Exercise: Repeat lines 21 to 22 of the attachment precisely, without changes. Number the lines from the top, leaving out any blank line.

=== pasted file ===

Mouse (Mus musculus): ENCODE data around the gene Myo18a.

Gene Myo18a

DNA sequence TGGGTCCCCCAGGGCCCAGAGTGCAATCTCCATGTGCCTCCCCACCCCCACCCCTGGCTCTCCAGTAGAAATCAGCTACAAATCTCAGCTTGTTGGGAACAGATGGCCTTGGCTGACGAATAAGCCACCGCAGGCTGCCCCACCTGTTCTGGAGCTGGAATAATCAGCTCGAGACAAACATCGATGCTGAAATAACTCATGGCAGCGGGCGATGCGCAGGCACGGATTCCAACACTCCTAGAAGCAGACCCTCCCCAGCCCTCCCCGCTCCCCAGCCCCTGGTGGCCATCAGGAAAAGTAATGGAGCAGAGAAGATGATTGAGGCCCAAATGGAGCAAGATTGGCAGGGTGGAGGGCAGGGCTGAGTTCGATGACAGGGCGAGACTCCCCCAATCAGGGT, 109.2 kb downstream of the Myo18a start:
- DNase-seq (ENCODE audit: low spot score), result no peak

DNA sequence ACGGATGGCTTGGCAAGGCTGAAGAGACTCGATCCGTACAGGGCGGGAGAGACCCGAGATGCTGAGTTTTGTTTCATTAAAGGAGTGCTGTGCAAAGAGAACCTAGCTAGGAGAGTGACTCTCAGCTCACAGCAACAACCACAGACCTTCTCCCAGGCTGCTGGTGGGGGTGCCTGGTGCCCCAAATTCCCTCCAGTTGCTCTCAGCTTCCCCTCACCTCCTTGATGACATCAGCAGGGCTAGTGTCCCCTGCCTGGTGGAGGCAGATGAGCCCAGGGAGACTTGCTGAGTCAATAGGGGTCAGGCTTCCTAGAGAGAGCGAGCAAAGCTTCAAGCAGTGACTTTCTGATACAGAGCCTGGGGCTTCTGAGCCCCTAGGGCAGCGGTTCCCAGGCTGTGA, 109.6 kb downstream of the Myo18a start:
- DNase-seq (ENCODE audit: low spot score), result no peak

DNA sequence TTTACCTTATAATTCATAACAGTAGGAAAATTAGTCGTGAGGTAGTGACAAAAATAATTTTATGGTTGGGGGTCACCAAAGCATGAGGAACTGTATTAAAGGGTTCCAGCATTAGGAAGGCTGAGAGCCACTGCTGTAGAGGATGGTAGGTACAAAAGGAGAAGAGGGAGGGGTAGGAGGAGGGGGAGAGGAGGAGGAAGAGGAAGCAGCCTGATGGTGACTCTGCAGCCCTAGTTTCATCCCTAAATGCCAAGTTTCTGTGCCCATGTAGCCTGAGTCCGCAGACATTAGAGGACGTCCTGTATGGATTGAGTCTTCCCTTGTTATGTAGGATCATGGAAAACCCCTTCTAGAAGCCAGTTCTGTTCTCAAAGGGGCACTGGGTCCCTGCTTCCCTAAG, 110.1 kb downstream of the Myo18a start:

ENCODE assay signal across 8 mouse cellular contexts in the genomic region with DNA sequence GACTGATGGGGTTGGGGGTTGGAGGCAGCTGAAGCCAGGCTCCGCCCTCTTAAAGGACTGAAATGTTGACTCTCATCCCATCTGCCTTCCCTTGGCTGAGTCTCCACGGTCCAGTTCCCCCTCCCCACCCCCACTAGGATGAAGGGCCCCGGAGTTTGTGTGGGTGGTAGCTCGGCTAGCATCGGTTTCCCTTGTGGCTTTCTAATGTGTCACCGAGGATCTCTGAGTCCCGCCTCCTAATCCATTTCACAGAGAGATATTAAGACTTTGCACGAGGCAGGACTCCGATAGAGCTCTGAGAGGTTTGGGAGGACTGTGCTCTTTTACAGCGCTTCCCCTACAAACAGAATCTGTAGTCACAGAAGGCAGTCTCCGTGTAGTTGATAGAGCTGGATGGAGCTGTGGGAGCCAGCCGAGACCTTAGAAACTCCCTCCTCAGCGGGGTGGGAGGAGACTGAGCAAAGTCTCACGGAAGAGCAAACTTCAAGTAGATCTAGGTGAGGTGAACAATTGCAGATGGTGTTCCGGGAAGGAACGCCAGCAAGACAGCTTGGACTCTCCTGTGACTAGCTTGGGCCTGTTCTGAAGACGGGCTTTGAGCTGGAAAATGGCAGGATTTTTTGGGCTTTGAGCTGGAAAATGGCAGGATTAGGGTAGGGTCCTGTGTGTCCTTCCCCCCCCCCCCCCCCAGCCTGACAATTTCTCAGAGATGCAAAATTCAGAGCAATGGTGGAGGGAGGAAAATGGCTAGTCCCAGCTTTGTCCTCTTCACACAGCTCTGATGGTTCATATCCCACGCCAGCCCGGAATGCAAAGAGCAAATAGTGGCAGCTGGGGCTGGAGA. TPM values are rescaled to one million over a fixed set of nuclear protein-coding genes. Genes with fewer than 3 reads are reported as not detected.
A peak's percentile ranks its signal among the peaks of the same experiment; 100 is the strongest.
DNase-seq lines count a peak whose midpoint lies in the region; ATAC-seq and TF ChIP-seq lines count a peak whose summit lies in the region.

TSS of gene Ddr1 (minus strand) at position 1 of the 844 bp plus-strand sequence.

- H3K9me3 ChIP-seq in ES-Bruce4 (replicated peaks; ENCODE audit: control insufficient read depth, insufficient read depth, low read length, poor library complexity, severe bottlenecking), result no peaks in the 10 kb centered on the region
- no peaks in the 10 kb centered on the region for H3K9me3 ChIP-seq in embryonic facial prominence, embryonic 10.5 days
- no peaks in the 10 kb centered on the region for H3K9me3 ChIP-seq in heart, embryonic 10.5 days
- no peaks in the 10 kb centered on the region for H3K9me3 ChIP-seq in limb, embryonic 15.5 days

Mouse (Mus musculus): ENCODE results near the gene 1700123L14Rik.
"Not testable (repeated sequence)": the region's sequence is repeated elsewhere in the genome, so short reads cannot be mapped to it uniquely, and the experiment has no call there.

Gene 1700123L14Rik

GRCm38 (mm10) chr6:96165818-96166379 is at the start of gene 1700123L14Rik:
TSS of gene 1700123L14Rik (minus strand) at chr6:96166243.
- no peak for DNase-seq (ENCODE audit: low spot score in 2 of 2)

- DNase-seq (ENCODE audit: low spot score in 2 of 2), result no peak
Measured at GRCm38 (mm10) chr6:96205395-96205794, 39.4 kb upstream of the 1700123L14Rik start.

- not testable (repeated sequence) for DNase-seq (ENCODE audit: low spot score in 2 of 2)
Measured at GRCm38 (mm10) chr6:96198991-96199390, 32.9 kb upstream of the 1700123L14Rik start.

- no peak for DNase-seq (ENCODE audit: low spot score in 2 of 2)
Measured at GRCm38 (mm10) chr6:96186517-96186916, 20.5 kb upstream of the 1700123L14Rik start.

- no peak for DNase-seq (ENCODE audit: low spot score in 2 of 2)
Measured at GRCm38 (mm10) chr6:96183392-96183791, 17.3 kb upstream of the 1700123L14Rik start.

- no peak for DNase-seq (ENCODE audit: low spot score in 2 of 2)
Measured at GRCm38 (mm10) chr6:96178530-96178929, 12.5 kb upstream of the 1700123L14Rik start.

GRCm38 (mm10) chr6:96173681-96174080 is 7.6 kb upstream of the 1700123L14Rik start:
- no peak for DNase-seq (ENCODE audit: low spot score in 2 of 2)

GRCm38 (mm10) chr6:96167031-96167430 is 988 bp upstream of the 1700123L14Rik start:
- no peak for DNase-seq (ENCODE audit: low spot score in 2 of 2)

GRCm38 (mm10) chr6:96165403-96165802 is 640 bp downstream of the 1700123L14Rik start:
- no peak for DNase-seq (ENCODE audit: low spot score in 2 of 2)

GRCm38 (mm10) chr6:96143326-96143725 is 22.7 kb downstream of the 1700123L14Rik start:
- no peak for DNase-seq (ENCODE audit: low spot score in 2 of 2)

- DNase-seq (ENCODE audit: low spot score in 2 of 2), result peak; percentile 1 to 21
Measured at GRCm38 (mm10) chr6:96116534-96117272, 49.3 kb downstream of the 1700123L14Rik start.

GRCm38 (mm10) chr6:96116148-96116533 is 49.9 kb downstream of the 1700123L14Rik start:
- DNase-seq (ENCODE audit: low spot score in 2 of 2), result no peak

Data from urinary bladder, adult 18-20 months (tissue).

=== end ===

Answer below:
- no peak for DNase-seq (ENCODE audit: low spot score in 2 of 2)

- DNase-seq (ENCODE audit: low spot score in 2 of 2), result no peak